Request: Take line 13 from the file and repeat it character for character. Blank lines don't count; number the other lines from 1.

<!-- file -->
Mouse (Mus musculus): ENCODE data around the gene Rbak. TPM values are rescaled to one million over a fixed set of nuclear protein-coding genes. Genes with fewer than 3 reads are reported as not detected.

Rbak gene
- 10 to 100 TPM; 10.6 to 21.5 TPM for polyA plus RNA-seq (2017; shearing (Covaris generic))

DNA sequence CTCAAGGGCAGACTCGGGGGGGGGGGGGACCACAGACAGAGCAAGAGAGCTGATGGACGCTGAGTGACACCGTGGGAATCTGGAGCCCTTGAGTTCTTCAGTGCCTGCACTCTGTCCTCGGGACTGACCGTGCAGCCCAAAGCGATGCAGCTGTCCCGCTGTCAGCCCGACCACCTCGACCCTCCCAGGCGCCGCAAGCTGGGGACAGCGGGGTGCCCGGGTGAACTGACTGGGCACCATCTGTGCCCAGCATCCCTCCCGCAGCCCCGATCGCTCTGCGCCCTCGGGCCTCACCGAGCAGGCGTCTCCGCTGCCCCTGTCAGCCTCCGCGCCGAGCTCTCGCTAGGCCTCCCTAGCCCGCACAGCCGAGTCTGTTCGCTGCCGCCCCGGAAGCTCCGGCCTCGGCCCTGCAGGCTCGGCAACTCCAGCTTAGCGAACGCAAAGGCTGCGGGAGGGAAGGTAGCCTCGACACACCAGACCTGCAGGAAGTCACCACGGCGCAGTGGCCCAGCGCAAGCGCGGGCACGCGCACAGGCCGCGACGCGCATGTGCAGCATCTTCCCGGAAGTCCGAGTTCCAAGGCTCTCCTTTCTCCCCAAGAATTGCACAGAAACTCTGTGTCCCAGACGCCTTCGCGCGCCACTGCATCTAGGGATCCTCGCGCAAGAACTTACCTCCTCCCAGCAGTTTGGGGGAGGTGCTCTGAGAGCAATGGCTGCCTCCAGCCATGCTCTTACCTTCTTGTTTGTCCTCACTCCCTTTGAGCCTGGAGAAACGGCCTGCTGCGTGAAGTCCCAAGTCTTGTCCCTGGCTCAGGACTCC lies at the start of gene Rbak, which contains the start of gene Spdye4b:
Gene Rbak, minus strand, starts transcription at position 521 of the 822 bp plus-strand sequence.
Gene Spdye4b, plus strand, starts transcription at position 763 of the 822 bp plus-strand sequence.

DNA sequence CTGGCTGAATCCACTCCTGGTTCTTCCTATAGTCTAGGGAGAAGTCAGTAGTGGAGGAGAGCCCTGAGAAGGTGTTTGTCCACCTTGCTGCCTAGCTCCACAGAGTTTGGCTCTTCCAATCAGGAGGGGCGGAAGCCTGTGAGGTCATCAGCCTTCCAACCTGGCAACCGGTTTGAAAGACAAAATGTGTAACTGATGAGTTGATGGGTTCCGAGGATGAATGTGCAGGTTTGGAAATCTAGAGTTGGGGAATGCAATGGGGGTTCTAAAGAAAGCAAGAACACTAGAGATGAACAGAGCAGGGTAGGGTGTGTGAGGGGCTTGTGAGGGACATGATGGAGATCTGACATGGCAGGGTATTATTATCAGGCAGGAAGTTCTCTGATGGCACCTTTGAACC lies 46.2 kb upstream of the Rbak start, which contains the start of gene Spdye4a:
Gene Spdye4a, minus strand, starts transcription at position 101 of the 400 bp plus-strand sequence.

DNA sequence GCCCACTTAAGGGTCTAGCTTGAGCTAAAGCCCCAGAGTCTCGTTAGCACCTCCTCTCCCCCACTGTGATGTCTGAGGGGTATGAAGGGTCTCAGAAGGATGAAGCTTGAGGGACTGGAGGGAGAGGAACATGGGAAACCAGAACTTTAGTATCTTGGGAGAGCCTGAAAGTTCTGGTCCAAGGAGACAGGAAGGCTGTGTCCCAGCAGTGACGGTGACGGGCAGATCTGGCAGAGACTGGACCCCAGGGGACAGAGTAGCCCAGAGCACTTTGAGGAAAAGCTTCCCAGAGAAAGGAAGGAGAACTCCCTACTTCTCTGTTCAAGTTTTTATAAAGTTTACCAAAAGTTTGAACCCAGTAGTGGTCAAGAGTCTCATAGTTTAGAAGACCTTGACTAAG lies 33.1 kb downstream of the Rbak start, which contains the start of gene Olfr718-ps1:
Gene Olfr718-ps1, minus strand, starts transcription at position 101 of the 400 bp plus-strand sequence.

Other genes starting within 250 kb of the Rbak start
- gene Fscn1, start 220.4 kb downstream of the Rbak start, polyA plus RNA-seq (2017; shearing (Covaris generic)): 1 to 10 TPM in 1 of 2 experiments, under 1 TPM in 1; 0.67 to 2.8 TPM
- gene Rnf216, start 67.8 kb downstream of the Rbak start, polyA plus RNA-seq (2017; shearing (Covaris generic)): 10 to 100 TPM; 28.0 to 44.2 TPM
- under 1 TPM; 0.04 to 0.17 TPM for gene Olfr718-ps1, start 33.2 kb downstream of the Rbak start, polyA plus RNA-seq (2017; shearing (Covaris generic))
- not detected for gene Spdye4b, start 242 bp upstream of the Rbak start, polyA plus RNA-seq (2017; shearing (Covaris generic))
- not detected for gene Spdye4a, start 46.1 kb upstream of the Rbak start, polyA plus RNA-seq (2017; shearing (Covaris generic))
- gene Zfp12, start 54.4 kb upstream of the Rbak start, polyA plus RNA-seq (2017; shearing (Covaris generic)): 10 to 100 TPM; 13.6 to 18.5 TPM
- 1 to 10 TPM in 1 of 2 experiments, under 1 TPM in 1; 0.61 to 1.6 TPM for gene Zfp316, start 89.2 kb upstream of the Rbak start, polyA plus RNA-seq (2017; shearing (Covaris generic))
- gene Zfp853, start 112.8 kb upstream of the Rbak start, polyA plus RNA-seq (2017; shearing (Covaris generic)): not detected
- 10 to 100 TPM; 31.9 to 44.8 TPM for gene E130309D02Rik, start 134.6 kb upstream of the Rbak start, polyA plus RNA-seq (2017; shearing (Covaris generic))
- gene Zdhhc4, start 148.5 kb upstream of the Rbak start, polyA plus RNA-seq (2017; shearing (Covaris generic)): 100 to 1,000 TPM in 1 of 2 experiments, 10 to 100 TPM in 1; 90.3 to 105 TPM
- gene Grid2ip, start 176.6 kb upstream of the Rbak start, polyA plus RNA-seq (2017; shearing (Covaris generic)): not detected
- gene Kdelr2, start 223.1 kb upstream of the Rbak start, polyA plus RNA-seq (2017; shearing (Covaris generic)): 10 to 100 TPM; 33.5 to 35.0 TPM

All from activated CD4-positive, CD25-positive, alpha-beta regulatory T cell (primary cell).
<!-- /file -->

- gene Rnf216, start 67.8 kb downstream of the Rbak start, polyA plus RNA-seq (2017; shearing (Covaris generic)): 10 to 100 TPM; 28.0 to 44.2 TPM